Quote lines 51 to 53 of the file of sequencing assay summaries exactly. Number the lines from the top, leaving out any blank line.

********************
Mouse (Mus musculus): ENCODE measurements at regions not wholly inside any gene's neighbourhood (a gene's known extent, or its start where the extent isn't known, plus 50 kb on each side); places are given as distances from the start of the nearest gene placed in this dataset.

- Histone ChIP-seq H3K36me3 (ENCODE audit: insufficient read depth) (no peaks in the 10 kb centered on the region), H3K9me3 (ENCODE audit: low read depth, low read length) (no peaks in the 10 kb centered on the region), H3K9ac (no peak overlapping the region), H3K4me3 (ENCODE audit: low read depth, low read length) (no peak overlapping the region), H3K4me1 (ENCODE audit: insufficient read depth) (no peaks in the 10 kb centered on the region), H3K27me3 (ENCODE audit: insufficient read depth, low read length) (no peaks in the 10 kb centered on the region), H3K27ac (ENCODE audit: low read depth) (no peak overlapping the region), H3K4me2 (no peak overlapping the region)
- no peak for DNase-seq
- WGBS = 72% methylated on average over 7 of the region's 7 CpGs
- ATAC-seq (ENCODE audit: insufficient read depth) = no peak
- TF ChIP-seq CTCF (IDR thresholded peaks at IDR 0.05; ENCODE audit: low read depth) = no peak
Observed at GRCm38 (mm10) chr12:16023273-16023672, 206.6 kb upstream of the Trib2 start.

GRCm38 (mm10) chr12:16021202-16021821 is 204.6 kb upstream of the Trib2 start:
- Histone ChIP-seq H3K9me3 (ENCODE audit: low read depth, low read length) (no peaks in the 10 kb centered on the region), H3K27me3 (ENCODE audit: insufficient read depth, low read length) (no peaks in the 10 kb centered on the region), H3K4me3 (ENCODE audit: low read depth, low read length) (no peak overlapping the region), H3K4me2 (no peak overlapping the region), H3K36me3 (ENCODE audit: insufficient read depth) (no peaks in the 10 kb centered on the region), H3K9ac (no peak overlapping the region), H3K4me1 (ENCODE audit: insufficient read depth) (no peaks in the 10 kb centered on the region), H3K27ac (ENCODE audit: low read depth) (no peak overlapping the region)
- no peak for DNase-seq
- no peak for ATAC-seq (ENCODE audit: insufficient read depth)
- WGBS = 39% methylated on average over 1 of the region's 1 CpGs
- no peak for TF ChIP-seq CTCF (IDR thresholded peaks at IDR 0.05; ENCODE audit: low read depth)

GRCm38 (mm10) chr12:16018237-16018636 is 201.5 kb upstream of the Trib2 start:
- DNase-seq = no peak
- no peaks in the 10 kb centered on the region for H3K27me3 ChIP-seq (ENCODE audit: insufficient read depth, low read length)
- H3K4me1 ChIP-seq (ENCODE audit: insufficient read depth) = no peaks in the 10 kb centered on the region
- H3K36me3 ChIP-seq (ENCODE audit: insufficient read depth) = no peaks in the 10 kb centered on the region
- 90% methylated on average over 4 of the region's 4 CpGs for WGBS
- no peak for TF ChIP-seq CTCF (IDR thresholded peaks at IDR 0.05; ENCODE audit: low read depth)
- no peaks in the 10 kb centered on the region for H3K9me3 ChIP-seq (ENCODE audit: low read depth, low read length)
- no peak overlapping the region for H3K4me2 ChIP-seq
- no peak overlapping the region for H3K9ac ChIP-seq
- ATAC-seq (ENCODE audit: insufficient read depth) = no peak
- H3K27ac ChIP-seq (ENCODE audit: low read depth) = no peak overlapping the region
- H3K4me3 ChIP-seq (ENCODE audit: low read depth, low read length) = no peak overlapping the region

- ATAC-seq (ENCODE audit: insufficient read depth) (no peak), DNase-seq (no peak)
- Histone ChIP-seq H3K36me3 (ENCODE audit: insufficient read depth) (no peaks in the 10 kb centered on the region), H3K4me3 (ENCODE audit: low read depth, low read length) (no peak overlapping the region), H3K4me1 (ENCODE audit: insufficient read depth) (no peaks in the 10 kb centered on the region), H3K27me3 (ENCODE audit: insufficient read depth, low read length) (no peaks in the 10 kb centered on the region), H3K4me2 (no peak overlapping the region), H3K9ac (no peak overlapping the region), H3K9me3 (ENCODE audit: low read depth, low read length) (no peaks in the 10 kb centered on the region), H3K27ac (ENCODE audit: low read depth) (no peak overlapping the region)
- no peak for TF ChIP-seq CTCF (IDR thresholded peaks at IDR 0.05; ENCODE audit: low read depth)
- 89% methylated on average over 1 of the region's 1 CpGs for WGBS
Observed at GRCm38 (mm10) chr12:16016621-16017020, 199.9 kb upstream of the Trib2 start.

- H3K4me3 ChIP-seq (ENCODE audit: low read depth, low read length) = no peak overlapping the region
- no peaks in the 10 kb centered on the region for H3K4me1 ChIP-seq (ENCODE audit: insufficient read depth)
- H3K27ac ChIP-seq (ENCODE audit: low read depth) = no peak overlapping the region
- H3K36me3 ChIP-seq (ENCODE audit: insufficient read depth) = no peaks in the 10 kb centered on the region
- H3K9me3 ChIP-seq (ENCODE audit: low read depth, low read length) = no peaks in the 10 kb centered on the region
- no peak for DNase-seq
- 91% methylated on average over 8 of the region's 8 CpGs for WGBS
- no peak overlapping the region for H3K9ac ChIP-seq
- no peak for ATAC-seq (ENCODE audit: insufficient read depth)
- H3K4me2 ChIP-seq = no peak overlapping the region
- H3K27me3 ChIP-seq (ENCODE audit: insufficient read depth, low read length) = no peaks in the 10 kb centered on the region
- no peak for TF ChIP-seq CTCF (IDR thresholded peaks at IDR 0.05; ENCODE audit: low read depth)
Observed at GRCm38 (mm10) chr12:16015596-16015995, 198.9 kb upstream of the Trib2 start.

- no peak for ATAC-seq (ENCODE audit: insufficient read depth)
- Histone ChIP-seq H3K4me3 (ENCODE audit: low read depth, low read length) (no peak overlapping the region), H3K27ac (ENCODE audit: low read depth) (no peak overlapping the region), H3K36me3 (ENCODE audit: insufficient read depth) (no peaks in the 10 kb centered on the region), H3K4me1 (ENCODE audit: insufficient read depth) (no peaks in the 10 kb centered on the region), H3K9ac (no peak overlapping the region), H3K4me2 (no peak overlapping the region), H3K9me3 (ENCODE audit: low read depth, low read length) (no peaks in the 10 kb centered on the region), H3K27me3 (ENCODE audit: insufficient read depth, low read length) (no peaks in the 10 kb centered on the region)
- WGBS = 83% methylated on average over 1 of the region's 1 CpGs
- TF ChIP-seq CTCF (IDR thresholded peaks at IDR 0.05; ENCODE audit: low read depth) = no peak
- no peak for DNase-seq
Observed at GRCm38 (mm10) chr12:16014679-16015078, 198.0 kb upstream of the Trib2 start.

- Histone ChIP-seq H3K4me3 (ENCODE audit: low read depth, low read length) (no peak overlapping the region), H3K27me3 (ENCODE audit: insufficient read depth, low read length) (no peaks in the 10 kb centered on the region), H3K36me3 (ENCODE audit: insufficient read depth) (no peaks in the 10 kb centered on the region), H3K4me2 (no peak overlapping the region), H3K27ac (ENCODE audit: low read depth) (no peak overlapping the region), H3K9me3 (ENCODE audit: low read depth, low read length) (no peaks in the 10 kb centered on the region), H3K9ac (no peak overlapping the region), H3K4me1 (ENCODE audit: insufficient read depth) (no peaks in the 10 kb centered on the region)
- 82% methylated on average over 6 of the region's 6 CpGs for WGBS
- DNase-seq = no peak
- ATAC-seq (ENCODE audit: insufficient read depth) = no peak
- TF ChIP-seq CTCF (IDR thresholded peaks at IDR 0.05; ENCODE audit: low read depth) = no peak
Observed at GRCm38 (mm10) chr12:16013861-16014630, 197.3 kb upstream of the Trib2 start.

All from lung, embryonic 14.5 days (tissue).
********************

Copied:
- Histone ChIP-seq H3K4me3 (ENCODE audit: low read depth, low read length) (no peak overlapping the region), H3K27me3 (ENCODE audit: insufficient read depth, low read length) (no peaks in the 10 kb centered on the region), H3K36me3 (ENCODE audit: insufficient read depth) (no peaks in the 10 kb centered on the region), H3K4me2 (no peak overlapping the region), H3K27ac (ENCODE audit: low read depth) (no peak overlapping the region), H3K9me3 (ENCODE audit: low read depth, low read length) (no peaks in the 10 kb centered on the region), H3K9ac (no peak overlapping the region), H3K4me1 (ENCODE audit: insufficient read depth) (no peaks in the 10 kb centered on the region)
- 82% methylated on average over 6 of the region's 6 CpGs for WGBS
- DNase-seq = no peak